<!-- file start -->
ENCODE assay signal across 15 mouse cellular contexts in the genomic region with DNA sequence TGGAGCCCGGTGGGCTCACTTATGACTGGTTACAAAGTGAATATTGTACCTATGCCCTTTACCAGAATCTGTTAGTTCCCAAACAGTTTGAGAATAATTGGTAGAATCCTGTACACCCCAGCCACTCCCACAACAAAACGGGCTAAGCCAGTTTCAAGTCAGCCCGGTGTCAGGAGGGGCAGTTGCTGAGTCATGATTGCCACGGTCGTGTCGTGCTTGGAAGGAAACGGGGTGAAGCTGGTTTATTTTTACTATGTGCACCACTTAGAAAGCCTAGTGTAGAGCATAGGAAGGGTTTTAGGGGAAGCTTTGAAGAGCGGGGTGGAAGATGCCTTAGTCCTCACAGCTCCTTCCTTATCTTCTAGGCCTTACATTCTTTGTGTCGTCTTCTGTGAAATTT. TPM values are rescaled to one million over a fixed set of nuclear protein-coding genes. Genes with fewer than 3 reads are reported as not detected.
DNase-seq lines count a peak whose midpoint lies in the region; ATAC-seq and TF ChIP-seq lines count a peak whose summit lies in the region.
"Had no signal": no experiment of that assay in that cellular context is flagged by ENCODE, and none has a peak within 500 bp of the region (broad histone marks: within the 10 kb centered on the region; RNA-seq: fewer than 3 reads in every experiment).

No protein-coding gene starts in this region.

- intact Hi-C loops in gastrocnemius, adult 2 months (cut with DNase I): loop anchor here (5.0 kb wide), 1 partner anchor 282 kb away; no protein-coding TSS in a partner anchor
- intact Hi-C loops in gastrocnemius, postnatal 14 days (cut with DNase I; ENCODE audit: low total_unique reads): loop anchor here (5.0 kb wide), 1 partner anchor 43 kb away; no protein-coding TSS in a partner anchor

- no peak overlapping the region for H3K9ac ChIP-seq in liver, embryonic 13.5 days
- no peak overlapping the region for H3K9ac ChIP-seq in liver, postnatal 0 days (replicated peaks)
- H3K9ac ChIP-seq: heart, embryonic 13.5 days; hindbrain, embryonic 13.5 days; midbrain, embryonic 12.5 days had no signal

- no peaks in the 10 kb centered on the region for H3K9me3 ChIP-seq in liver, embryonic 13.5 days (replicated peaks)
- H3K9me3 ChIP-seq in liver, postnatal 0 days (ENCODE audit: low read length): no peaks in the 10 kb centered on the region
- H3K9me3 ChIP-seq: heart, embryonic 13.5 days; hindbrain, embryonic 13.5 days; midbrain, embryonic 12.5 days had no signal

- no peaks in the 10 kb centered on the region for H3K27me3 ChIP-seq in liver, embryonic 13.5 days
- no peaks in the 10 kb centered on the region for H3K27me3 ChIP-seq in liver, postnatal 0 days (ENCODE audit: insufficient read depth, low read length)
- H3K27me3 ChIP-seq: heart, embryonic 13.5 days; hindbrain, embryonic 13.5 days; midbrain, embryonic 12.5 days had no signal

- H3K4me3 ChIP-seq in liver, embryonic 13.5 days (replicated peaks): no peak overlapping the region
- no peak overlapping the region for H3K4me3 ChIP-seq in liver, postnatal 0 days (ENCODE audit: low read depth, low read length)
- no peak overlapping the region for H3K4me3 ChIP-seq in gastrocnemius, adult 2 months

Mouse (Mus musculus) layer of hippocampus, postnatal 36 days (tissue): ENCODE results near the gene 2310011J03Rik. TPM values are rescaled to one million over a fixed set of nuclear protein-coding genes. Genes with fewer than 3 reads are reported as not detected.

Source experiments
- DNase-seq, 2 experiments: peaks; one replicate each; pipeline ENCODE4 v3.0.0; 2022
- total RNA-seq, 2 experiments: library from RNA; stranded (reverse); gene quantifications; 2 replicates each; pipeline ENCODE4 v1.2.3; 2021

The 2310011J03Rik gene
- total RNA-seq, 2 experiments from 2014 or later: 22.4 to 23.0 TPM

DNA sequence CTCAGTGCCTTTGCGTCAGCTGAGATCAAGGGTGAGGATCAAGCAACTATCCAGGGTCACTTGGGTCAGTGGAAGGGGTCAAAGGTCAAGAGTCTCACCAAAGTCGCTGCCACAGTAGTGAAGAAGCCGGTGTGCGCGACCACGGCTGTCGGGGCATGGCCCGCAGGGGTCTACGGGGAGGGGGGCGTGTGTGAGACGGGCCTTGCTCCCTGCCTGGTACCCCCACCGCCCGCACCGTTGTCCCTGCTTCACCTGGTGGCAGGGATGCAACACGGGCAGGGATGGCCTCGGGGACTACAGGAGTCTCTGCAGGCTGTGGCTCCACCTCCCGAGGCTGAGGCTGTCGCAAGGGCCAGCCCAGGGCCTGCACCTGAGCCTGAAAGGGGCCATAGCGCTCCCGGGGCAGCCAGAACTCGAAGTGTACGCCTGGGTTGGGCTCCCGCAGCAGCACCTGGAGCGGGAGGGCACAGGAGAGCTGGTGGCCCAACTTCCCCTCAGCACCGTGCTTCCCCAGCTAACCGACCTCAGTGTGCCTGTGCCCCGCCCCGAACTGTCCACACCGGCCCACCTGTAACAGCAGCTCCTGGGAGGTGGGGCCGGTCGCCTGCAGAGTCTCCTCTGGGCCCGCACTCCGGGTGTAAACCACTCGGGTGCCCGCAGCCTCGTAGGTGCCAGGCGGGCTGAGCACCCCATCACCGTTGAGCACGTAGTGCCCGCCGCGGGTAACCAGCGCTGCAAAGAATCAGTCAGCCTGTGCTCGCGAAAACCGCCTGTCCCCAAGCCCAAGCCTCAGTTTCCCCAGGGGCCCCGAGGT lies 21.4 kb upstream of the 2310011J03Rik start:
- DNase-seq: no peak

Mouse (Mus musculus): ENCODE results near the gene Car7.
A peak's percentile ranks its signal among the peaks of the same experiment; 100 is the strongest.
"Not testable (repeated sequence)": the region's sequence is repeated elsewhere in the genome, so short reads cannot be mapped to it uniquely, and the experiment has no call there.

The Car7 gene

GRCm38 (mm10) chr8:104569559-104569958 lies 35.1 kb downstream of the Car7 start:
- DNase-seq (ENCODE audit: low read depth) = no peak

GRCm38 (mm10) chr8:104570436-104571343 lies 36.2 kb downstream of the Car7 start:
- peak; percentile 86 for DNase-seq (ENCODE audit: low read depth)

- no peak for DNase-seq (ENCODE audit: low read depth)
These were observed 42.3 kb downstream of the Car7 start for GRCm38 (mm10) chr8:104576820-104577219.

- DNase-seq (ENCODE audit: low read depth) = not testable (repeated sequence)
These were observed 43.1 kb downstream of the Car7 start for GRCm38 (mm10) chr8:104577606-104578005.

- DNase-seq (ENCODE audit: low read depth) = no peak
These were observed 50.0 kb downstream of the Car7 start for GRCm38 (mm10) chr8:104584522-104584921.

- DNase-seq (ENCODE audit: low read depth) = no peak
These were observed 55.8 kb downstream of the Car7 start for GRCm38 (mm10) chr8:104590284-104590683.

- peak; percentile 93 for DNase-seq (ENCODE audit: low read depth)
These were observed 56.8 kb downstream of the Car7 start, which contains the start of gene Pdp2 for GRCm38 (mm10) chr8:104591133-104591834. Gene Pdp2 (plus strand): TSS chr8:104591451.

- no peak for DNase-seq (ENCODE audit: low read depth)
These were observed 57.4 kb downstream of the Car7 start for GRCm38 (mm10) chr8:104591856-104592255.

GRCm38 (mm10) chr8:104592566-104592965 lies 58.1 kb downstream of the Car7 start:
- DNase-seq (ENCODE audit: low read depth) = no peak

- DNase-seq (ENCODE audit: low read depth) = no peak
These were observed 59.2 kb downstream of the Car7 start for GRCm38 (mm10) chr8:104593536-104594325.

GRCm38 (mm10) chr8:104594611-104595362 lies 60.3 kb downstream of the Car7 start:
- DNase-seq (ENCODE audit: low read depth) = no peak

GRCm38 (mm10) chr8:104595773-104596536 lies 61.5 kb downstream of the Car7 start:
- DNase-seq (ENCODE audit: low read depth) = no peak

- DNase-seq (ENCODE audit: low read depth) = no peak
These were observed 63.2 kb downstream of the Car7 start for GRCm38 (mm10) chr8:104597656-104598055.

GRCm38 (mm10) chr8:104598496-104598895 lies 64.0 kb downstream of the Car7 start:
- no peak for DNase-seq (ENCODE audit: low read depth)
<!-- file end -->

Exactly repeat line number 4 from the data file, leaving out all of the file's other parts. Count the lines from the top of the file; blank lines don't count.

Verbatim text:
No protein-coding gene starts in this region.